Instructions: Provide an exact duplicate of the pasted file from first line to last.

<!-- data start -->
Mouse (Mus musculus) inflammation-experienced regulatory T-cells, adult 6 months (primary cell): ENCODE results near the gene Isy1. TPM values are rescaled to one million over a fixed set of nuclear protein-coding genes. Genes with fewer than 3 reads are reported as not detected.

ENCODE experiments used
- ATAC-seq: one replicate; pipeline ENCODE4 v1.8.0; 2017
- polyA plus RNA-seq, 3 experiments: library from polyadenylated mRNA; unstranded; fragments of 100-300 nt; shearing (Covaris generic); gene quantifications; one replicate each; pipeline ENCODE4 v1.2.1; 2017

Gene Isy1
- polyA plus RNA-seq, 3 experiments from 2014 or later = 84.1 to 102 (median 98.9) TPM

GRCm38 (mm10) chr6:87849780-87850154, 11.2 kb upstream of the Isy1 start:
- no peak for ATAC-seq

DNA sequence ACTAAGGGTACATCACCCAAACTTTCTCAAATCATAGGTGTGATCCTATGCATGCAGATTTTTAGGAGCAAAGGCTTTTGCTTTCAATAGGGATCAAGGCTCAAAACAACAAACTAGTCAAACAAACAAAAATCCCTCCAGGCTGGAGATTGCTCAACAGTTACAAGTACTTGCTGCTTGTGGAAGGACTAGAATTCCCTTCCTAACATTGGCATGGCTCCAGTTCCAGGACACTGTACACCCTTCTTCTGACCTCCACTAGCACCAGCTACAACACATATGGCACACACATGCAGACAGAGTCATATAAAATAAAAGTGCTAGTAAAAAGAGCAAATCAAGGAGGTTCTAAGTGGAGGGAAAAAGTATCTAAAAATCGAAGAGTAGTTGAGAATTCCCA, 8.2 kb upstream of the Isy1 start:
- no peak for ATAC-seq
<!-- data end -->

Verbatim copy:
Mouse (Mus musculus) inflammation-experienced regulatory T-cells, adult 6 months (primary cell): ENCODE results near the gene Isy1. TPM values are rescaled to one million over a fixed set of nuclear protein-coding genes. Genes with fewer than 3 reads are reported as not detected.

ENCODE experiments used
- ATAC-seq: one replicate; pipeline ENCODE4 v1.8.0; 2017
- polyA plus RNA-seq, 3 experiments: library from polyadenylated mRNA; unstranded; fragments of 100-300 nt; shearing (Covaris generic); gene quantifications; one replicate each; pipeline ENCODE4 v1.2.1; 2017

Gene Isy1
- polyA plus RNA-seq, 3 experiments from 2014 or later = 84.1 to 102 (median 98.9) TPM

GRCm38 (mm10) chr6:87849780-87850154, 11.2 kb upstream of the Isy1 start:
- no peak for ATAC-seq

DNA sequence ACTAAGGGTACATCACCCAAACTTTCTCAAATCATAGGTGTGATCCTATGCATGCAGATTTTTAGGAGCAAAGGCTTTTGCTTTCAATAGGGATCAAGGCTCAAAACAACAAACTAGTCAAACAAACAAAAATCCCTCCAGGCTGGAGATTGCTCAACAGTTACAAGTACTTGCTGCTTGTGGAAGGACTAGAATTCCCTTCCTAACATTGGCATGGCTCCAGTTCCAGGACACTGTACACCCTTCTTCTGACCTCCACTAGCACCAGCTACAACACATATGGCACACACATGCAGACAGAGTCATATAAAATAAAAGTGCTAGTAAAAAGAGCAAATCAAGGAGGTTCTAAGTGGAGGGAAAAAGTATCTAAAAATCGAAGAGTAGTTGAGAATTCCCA, 8.2 kb upstream of the Isy1 start:
- no peak for ATAC-seq